Replace Portnoy with a more traditional journalist and substitute his raunchy website with a more mainstream publication. This type of interference by the state would never be tolerated. The fact that the content at issue here is distasteful is unfortunate, but also irrelevant. If it doesn't qualify as child pornography, it's almost certainly protected under the First Amendment. As observed by The SmokingGun.com, "the state's top law enforcement officer is policing matters of taste/journalistic propriety" on the Internet.
Massachusetts media lawyer Jonathan Albano told The Boston Globe that he "think[s] it's a real stretch that this is a criminal matter... and there's an inherent element of coercion when civilians are faced with police in uniforms." Portnoy did write that the police were "friendly" and said the whole situation was "not the cops fault." But as to their request that he remove the photo, he added, "when staties show up at your door, it's hard to say no."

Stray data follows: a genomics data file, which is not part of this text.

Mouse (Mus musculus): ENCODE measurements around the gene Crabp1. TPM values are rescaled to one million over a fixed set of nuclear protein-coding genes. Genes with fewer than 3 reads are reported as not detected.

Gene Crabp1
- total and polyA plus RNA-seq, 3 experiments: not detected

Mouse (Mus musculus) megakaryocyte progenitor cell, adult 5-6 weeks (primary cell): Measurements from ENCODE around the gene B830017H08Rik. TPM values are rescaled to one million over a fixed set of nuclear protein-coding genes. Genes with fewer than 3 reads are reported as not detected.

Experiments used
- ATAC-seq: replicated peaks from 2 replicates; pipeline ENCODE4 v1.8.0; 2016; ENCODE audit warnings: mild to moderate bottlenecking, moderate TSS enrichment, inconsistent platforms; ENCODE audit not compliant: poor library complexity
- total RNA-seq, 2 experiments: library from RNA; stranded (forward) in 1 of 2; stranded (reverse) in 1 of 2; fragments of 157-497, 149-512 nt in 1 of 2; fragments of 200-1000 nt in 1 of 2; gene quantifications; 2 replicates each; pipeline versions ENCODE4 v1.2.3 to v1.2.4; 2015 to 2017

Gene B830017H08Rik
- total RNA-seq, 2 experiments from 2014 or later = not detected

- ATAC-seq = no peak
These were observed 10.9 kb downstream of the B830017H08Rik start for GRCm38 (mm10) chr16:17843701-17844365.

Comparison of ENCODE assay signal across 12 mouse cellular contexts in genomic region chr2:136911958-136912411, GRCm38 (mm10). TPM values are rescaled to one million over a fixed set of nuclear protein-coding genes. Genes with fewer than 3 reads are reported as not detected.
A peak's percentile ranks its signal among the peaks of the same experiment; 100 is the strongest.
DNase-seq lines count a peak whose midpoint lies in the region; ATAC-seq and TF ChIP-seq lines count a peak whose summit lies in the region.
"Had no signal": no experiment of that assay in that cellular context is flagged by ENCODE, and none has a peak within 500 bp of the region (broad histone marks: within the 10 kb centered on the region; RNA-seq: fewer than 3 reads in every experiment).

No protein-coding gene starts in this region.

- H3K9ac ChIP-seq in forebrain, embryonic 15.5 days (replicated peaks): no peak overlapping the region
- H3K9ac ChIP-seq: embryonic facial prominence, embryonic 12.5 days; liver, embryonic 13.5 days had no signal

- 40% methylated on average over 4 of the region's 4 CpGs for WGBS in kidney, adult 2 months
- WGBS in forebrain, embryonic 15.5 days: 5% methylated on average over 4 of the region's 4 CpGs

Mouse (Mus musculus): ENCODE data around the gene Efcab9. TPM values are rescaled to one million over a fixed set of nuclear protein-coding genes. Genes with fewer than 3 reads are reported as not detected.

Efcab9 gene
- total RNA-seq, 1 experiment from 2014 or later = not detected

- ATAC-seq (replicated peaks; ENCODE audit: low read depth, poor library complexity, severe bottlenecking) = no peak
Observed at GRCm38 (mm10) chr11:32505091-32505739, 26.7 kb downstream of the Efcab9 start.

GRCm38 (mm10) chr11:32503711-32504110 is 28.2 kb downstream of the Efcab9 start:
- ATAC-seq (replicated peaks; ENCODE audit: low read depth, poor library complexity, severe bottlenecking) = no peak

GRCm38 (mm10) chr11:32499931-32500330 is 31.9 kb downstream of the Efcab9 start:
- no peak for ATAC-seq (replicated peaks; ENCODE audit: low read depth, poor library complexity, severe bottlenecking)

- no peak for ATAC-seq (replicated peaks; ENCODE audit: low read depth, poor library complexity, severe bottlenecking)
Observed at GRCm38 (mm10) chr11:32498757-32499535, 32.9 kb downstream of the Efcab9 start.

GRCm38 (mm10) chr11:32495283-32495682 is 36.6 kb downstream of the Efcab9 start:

That's precisely the point.
Justin graduated from Suffolk University Law School in 2011, and is currently a law clerk at the Boston firm Prince Lobel & Tye. You can contact him through his website, JustinSilverman.com, and follow him on Twitter at @MediaLawMatters.